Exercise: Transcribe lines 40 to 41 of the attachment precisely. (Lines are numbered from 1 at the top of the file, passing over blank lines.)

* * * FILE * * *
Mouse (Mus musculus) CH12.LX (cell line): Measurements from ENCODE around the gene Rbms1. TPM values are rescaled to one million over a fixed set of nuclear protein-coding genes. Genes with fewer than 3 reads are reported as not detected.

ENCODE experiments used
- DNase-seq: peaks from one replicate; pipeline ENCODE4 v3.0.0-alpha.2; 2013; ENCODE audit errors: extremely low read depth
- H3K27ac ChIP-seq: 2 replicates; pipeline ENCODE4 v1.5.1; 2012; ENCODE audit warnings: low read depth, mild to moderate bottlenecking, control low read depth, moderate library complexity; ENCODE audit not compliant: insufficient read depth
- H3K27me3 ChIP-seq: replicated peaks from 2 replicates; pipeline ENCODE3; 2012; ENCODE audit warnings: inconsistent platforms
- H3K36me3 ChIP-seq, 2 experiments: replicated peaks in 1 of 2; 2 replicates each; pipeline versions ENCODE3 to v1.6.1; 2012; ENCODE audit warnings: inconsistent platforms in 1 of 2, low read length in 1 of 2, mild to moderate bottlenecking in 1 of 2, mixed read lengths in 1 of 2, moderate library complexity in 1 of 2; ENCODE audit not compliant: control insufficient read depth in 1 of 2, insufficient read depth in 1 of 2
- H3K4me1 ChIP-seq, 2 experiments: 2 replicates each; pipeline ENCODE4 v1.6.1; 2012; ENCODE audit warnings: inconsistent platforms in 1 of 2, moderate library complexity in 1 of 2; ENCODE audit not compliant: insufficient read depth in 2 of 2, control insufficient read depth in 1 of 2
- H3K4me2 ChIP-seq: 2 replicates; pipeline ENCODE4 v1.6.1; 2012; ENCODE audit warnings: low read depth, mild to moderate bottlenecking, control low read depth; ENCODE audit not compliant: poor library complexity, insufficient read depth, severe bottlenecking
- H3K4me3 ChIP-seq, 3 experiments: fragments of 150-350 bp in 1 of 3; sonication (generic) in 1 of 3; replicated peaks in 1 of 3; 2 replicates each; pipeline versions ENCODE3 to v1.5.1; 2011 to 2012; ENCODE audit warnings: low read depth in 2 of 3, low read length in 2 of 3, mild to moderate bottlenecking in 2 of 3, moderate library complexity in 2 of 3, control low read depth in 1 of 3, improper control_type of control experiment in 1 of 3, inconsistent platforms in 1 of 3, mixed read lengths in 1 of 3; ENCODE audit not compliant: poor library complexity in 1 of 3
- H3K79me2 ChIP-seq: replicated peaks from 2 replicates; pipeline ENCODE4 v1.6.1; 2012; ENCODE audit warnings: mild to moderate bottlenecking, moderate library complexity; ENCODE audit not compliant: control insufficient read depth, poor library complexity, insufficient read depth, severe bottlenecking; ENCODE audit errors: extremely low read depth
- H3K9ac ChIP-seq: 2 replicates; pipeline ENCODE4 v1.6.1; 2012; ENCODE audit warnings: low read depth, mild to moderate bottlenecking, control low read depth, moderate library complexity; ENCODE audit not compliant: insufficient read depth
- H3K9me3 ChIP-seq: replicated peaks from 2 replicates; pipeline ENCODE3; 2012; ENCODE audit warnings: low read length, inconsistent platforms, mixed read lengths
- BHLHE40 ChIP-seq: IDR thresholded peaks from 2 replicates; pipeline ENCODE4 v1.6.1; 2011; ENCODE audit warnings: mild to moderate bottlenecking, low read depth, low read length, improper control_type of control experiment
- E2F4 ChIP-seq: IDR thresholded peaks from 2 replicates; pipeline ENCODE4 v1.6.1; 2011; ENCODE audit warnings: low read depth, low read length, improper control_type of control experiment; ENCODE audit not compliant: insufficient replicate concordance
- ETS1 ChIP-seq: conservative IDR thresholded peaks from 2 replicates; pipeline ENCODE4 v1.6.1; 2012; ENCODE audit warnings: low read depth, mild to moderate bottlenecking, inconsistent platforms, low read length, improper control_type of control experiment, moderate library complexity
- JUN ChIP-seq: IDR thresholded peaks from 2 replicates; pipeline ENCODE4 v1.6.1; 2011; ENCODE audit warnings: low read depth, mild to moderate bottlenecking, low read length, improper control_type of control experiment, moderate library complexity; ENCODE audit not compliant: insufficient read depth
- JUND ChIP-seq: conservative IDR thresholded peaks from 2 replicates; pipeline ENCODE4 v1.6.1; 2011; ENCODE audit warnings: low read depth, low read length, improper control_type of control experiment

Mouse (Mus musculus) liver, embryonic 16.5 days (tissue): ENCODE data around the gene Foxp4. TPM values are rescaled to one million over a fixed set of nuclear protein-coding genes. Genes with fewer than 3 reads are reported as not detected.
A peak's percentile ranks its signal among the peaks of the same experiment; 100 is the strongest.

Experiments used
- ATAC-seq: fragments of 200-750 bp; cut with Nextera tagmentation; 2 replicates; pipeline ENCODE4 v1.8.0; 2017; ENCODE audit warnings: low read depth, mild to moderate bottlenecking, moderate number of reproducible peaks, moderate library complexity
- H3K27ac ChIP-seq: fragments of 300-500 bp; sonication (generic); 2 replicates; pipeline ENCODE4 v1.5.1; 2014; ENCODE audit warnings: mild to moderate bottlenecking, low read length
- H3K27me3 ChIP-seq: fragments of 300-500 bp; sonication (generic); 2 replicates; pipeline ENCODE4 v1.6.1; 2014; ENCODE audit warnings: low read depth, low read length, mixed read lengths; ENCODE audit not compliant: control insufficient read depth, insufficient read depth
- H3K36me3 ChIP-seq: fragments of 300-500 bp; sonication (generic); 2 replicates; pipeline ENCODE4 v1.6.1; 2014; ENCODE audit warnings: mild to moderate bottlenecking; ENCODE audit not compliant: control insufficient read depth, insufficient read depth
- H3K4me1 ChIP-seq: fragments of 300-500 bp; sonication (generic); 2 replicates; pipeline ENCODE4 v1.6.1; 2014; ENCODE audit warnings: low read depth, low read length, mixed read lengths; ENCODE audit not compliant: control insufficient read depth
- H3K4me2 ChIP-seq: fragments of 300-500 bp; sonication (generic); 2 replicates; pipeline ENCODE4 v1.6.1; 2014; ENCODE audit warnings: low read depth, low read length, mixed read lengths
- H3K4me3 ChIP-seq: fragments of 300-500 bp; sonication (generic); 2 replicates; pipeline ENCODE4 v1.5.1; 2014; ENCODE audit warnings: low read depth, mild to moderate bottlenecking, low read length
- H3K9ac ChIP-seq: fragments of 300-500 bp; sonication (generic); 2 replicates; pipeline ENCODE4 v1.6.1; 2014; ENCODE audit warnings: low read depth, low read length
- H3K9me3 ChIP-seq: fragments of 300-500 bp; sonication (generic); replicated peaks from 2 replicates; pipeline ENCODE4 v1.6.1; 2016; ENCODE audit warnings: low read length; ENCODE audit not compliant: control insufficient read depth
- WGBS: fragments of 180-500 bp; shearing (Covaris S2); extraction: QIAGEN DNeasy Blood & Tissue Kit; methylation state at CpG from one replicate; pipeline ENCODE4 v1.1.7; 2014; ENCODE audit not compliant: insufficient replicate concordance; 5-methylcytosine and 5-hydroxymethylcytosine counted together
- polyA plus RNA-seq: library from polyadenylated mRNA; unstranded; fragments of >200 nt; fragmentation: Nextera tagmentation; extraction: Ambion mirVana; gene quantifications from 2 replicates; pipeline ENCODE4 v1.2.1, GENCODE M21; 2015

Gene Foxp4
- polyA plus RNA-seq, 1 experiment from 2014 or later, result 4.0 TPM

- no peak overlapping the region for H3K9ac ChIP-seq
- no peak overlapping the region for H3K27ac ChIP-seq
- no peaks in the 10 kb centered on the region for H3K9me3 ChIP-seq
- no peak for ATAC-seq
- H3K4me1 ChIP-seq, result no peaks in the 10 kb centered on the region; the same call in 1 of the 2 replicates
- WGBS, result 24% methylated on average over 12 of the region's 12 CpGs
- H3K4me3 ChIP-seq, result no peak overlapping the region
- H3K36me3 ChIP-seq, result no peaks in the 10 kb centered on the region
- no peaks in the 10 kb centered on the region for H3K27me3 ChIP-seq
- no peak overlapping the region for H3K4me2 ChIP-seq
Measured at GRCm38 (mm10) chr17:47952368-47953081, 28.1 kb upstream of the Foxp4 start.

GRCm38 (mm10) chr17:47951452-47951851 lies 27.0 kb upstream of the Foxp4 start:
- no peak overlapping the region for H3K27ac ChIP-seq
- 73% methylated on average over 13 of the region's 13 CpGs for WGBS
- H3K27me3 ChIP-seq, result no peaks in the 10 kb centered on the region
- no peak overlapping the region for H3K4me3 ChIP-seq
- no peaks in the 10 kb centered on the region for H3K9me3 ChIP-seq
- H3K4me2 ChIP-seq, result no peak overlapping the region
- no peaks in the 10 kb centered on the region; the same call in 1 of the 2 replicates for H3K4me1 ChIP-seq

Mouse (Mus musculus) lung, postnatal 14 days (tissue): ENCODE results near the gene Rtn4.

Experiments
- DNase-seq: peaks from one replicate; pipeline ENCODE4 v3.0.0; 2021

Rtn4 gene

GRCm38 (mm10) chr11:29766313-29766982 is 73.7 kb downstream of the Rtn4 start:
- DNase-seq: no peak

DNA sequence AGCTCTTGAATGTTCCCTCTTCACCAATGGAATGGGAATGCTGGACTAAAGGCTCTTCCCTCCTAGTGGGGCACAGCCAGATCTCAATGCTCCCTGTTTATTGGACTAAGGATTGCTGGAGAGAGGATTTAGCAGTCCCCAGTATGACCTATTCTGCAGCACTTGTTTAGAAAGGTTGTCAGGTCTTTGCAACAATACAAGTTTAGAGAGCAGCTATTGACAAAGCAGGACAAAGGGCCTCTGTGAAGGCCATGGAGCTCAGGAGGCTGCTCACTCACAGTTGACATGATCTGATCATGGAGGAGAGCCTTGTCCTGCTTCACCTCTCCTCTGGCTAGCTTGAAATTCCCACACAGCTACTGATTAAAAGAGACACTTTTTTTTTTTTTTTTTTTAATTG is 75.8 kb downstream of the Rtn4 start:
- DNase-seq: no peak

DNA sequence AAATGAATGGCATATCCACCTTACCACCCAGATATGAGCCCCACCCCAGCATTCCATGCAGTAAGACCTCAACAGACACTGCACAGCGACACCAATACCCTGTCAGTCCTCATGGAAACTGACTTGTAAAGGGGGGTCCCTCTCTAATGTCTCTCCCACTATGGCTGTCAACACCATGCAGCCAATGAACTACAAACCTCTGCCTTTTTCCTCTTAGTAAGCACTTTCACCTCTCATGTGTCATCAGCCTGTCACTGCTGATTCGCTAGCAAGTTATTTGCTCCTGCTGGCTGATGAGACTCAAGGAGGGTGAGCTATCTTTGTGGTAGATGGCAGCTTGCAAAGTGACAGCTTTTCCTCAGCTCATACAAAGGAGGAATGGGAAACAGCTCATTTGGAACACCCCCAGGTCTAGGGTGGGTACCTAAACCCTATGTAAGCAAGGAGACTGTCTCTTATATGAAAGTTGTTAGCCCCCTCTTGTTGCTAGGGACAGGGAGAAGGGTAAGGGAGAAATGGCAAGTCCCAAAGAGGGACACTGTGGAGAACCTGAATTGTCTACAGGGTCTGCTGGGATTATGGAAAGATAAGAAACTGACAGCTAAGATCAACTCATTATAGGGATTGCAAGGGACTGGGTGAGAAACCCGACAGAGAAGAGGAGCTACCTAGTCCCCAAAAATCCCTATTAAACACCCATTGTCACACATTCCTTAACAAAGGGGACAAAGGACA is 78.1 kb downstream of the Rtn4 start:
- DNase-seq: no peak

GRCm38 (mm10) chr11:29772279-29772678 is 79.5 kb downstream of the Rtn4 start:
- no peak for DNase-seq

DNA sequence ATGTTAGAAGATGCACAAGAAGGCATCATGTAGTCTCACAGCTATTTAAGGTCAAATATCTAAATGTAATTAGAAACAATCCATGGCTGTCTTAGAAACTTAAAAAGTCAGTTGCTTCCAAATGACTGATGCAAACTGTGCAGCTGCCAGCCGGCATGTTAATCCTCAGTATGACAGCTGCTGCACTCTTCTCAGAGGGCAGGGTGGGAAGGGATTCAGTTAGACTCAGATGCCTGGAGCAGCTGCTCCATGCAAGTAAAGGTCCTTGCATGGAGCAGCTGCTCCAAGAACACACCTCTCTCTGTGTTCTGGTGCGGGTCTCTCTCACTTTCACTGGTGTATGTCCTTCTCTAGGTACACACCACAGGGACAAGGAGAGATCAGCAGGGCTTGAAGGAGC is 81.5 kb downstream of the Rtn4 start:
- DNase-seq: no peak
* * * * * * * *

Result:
- H3K4me3 ChIP-seq, result no peak overlapping the region
- H3K36me3 ChIP-seq, result no peaks in the 10 kb centered on the region